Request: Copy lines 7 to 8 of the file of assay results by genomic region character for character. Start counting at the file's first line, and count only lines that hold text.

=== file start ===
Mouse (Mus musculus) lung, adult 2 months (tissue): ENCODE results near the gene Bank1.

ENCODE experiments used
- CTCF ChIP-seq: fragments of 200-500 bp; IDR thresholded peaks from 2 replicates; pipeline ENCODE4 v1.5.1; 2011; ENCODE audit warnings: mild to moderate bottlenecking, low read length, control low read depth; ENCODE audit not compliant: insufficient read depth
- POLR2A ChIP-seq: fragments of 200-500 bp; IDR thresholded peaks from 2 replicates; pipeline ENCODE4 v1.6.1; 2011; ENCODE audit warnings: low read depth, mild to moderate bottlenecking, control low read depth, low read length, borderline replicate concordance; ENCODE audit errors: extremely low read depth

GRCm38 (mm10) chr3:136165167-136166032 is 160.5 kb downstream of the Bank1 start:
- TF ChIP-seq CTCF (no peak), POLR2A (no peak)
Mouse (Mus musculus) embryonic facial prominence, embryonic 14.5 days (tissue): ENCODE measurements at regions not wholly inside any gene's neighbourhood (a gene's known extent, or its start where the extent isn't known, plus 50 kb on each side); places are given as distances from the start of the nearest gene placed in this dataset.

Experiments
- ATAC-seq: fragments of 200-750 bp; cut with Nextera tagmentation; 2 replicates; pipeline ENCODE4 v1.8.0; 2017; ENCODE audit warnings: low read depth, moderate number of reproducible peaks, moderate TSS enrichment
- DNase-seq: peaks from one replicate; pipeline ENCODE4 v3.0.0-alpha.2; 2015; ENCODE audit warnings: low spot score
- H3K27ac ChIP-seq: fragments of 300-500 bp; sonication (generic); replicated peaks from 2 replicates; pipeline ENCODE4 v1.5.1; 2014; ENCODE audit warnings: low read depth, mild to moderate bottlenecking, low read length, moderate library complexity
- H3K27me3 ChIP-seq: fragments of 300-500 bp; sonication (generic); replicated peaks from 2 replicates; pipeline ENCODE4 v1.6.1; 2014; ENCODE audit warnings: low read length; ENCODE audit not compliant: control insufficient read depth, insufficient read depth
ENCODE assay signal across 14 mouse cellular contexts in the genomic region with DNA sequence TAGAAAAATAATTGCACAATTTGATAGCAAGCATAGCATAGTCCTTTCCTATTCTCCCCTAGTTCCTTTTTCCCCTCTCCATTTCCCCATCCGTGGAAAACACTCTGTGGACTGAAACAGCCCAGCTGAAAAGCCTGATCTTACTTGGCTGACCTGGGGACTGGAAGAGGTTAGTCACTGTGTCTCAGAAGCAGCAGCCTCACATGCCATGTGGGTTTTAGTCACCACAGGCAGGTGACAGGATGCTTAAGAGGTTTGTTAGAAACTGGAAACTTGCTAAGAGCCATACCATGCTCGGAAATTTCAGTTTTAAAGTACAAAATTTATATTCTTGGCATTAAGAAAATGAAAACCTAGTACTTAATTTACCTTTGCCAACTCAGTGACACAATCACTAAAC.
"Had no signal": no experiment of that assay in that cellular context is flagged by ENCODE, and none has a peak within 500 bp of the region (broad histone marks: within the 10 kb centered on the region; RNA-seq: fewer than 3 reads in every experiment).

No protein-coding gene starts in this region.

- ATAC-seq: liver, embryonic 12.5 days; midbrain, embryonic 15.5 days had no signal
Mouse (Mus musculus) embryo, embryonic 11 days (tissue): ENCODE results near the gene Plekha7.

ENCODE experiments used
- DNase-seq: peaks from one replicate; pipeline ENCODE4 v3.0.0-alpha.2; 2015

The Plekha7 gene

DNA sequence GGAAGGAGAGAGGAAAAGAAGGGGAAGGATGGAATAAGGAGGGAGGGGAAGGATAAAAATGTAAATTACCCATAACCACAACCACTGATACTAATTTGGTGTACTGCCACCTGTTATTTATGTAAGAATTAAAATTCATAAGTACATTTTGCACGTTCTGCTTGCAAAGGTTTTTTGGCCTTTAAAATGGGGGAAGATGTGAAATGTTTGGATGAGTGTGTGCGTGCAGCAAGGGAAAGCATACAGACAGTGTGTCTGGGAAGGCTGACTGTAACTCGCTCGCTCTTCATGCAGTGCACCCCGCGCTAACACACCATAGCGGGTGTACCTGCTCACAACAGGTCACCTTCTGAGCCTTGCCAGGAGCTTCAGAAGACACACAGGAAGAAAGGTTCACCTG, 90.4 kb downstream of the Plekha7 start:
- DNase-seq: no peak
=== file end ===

Mouse (Mus musculus) embryonic facial prominence, embryonic 14.5 days (tissue): ENCODE measurements at regions not wholly inside any gene's neighbourhood (a gene's known extent, or its start where the extent isn't known, plus 50 kb on each side); places are given as distances from the start of the nearest gene placed in this dataset.

Experiments